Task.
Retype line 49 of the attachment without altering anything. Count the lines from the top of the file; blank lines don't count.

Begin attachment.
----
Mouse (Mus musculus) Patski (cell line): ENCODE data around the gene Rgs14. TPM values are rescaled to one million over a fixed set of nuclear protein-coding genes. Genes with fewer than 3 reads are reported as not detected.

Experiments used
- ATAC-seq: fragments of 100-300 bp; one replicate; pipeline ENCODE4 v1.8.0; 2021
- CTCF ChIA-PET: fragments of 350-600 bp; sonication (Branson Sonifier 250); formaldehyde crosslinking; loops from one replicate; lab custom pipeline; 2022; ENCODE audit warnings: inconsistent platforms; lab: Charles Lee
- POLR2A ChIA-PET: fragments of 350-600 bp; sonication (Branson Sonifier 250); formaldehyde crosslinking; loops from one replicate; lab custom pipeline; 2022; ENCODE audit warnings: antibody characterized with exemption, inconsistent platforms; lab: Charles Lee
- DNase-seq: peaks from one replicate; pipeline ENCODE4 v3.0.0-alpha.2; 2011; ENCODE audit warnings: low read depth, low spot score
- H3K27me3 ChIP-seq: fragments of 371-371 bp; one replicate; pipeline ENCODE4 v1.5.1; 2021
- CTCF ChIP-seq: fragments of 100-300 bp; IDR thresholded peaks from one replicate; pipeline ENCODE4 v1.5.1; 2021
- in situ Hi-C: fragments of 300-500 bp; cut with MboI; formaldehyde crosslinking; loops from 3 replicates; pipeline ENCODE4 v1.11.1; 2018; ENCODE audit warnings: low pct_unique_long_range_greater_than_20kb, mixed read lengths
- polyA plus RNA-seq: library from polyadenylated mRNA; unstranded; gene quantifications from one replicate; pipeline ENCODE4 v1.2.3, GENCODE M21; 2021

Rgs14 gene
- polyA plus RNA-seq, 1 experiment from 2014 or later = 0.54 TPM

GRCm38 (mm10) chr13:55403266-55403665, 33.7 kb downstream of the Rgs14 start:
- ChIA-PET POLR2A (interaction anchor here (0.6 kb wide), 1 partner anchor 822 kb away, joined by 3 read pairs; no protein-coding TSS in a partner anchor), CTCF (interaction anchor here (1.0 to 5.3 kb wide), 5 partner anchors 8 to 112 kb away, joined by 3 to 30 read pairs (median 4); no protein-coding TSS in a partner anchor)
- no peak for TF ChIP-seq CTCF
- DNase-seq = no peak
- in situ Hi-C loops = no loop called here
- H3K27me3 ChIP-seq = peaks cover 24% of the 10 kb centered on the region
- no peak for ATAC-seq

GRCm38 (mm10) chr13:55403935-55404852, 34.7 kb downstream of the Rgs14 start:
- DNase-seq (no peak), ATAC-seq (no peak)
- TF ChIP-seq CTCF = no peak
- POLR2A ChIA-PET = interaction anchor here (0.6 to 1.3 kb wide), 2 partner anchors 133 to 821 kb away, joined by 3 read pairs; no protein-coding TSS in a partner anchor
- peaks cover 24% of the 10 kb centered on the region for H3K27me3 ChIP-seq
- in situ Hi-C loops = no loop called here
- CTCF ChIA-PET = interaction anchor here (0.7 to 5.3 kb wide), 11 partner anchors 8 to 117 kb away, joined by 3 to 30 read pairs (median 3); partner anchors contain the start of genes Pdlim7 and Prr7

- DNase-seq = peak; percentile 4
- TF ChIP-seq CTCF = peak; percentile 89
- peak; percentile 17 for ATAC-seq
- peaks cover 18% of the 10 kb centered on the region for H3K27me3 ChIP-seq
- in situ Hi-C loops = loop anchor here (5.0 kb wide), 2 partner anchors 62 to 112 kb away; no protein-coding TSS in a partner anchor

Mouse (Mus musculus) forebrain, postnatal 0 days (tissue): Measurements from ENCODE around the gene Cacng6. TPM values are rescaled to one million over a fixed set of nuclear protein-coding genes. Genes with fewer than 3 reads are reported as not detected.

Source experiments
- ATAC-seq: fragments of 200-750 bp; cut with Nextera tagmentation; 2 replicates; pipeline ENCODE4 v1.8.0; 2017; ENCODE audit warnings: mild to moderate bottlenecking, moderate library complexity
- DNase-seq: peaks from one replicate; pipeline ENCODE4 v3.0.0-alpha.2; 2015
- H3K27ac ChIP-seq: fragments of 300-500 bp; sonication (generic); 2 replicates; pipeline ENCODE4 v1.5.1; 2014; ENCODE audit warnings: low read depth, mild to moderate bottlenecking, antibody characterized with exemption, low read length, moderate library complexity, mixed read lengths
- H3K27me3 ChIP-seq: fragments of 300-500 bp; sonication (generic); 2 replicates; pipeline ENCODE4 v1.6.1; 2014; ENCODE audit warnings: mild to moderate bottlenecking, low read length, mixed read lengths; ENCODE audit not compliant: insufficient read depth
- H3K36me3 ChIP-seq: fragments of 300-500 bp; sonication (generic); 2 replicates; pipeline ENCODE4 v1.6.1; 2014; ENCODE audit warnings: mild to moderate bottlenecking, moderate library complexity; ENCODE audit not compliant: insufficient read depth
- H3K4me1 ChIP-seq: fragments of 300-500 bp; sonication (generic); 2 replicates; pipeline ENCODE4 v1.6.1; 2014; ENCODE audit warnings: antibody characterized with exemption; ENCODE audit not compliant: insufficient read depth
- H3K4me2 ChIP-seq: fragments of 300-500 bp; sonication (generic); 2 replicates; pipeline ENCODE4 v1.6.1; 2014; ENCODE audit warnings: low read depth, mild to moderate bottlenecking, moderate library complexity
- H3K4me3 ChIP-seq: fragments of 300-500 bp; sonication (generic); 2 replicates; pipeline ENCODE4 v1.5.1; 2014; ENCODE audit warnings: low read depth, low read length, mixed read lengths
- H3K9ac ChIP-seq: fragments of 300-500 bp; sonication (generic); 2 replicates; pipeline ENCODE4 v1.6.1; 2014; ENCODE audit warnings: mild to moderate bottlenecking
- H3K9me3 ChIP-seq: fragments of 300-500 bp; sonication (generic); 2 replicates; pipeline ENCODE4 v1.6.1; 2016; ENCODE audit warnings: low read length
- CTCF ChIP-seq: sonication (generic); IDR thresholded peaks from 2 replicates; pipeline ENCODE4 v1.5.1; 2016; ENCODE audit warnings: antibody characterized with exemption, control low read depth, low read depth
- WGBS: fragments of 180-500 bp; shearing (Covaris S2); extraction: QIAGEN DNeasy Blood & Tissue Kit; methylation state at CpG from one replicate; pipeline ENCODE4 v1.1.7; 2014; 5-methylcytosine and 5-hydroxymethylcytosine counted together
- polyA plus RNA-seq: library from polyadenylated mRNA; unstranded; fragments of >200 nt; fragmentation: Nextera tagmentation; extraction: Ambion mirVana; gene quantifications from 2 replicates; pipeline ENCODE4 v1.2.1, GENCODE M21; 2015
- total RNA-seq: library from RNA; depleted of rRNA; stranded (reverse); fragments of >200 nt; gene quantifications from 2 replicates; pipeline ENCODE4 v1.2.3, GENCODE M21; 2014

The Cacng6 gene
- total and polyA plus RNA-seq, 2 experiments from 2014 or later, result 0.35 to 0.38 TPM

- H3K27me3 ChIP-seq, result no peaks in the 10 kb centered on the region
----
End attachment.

- total and polyA plus RNA-seq, 2 experiments from 2014 or later, result 0.35 to 0.38 TPM